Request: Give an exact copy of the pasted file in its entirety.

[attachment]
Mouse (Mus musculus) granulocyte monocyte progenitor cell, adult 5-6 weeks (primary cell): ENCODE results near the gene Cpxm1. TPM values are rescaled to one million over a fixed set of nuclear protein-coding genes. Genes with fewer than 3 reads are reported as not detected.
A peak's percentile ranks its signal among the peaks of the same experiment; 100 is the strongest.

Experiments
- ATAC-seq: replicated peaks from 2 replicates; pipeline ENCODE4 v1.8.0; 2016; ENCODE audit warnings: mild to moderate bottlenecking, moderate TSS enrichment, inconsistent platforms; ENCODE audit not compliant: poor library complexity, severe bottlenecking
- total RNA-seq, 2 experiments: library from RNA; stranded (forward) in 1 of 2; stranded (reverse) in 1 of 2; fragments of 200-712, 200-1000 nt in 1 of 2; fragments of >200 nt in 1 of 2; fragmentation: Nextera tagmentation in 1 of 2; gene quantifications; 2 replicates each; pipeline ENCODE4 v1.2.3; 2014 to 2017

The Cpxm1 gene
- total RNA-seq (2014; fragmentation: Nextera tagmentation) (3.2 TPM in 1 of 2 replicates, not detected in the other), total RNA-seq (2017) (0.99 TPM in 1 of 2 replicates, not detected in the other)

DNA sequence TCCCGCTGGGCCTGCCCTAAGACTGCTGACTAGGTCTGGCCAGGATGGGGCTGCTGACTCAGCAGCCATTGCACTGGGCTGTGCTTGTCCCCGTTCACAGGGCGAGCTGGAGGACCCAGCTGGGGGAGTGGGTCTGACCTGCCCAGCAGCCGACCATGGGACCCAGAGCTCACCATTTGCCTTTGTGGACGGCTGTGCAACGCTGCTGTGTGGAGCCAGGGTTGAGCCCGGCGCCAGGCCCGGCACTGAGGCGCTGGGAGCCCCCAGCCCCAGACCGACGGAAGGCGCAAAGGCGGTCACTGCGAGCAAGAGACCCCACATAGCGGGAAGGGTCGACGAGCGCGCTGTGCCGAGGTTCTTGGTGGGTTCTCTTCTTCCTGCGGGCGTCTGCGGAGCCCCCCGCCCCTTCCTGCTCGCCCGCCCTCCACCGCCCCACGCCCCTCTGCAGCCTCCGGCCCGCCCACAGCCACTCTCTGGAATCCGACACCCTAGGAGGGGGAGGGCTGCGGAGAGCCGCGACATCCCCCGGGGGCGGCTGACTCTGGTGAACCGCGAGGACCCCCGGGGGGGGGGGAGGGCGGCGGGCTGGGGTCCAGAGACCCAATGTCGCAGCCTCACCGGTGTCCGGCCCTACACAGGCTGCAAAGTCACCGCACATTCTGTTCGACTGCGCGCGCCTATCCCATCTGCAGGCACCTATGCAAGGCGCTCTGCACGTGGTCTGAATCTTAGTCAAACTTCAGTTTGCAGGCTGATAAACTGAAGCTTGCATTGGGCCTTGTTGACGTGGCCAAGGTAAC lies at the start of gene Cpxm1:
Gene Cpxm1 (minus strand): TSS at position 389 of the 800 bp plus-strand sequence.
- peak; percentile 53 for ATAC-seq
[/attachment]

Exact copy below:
Mouse (Mus musculus) granulocyte monocyte progenitor cell, adult 5-6 weeks (primary cell): ENCODE results near the gene Cpxm1. TPM values are rescaled to one million over a fixed set of nuclear protein-coding genes. Genes with fewer than 3 reads are reported as not detected.
A peak's percentile ranks its signal among the peaks of the same experiment; 100 is the strongest.

Experiments
- ATAC-seq: replicated peaks from 2 replicates; pipeline ENCODE4 v1.8.0; 2016; ENCODE audit warnings: mild to moderate bottlenecking, moderate TSS enrichment, inconsistent platforms; ENCODE audit not compliant: poor library complexity, severe bottlenecking
- total RNA-seq, 2 experiments: library from RNA; stranded (forward) in 1 of 2; stranded (reverse) in 1 of 2; fragments of 200-712, 200-1000 nt in 1 of 2; fragments of >200 nt in 1 of 2; fragmentation: Nextera tagmentation in 1 of 2; gene quantifications; 2 replicates each; pipeline ENCODE4 v1.2.3; 2014 to 2017

The Cpxm1 gene
- total RNA-seq (2014; fragmentation: Nextera tagmentation) (3.2 TPM in 1 of 2 replicates, not detected in the other), total RNA-seq (2017) (0.99 TPM in 1 of 2 replicates, not detected in the other)

DNA sequence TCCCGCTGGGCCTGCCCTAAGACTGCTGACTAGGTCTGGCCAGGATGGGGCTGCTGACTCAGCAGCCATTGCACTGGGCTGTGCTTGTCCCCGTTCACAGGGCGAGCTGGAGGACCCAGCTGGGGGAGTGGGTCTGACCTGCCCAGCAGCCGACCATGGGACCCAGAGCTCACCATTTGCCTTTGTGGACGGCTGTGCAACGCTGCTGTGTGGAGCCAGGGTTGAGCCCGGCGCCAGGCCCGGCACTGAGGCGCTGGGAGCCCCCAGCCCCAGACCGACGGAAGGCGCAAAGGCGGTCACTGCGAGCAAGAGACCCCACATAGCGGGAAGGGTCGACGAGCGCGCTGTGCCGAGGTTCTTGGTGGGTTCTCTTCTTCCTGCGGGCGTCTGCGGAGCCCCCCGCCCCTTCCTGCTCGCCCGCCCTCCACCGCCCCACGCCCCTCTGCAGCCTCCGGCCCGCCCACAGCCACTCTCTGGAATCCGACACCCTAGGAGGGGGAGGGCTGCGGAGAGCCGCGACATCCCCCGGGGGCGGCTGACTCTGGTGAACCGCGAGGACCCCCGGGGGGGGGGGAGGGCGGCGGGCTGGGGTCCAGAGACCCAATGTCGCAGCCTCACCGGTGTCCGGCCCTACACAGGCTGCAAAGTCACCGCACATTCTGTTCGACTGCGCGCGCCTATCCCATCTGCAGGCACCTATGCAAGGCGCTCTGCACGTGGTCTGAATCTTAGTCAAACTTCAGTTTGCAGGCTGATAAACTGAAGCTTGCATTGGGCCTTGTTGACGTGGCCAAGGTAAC lies at the start of gene Cpxm1:
Gene Cpxm1 (minus strand): TSS at position 389 of the 800 bp plus-strand sequence.
- peak; percentile 53 for ATAC-seq